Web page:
Posted on | January 15, 2013 | By Mark Frankel | 2 Comments
I was at a Torah Umesorah convention recently and I had the pleasure of spending time with a young Rabbi who is dedicating his life to building a Torah community and helping Jews with little or no Jewish education embrace, Torah, mitzvos and Hashem, at a pace that makes sense for them. The fact that this month’s issue of Klal Perspectives even hints that we need to shine the bright light of success evaluation on his mesiras nefesh for the Klal, in the name of community resource allocation, is quite puzzling to me and to many others.
What was really striking was this Rabbi’s growth orientation. It was evident in everything he said. I asked him straight out where he had developed such a wonderful Torah attitude. He told me that he was an FFB, and had fine tuned this orientation in the years he learned at the Jerusalem Kollel of Rabbi Yitzchak Berkowitz. In addition to Rabbi Berkowitz, he mentioned the influence of a number of BTs at the Kollel. He said that the BT contribution to a communal Torah growth perspective is both immeasurable and undervalued.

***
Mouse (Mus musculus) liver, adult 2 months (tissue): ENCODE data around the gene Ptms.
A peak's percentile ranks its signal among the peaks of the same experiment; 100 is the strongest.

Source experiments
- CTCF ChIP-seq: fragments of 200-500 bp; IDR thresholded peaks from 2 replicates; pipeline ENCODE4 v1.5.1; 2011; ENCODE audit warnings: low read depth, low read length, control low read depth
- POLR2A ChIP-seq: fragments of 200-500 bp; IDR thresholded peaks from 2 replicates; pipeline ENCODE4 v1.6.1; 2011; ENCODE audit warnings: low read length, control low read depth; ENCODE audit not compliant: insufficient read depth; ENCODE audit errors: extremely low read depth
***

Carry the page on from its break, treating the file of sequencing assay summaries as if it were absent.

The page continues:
For the readers, writers and commentators here on Beyond BT this growth culture is no secret. It permeates almost every post, comment and email we receive. We are a group of people who after 5, 10, 20, 30 or even 40 years of Yiddishkeit, are still fanning the same flame that was lit when we learned our first Rashi.
No one can ever measure the spiritual progress we’ve made, or the spiritual growth we still yearn for. It can’t be evaluated in dollars, in journal articles or in any measure you can think of, due to the sometimes overlooked, obvious fact, that spirituality can’t be measured, by definition. We should state our protests to those who might wittingly or unwittingly slow down the teaching of Torah to our fellow Jews, but our main focus is to continue our growth, and encourage and assist everyone in our circles of concern and influence to continue their spiritual growth.
It’s not about self-congratulations, or recognition, it’s about clarity of vision and clarity of mission. It’s about growth and concern for the spiritual growth of every Jew on the planet. And knowing that the evaluation of our individual and collective spiritual success is only in the hands of Hashem.